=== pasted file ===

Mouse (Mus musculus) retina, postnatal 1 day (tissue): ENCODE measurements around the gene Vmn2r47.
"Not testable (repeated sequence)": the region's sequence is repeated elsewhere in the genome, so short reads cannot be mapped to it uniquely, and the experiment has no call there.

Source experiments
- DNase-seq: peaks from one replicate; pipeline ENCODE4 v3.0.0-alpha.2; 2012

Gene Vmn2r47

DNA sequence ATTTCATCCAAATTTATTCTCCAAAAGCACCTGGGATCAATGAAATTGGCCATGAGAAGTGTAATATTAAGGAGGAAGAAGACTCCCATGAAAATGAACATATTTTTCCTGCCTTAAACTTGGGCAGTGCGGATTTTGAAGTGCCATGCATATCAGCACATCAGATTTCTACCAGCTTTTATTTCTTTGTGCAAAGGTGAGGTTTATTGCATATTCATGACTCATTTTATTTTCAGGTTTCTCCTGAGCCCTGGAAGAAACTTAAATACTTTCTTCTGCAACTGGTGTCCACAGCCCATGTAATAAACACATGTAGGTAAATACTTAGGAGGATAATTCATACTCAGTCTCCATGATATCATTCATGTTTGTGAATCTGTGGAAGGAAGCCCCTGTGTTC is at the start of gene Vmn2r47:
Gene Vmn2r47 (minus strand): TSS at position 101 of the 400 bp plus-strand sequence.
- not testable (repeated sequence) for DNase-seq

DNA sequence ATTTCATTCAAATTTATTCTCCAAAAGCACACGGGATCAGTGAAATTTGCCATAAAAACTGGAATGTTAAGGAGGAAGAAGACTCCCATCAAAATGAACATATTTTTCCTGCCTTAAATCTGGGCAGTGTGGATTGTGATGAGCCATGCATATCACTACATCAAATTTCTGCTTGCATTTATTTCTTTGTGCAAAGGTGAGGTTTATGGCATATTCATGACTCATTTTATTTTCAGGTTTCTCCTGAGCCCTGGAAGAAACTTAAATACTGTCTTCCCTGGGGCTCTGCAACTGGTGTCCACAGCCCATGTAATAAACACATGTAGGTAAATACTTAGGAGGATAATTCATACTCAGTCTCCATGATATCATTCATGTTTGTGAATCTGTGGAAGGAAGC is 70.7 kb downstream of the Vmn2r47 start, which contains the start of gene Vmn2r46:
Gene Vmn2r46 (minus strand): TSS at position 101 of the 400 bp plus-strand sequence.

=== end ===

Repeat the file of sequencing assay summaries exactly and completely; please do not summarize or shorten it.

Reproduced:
Mouse (Mus musculus) retina, postnatal 1 day (tissue): ENCODE measurements around the gene Vmn2r47.
"Not testable (repeated sequence)": the region's sequence is repeated elsewhere in the genome, so short reads cannot be mapped to it uniquely, and the experiment has no call there.

Source experiments
- DNase-seq: peaks from one replicate; pipeline ENCODE4 v3.0.0-alpha.2; 2012

Gene Vmn2r47

DNA sequence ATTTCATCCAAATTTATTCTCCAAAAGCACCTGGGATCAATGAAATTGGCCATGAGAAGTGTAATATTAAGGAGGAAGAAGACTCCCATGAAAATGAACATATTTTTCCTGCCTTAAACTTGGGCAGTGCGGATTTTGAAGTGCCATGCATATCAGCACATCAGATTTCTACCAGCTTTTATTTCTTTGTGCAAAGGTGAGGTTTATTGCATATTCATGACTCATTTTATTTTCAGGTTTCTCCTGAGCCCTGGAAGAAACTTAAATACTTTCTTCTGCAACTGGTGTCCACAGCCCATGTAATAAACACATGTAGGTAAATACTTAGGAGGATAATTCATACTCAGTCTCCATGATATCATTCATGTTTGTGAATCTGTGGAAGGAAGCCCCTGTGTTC is at the start of gene Vmn2r47:
Gene Vmn2r47 (minus strand): TSS at position 101 of the 400 bp plus-strand sequence.
- not testable (repeated sequence) for DNase-seq

DNA sequence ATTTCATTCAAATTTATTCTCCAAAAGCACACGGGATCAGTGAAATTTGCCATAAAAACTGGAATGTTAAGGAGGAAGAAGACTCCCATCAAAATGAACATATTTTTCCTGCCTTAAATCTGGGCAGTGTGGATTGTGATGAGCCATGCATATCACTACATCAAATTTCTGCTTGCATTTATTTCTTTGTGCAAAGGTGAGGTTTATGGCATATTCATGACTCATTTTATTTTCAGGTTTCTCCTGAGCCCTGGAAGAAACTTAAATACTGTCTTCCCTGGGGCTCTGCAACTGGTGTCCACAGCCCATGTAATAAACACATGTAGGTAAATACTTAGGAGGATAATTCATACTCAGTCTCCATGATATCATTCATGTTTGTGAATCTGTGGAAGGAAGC is 70.7 kb downstream of the Vmn2r47 start, which contains the start of gene Vmn2r46:
Gene Vmn2r46 (minus strand): TSS at position 101 of the 400 bp plus-strand sequence.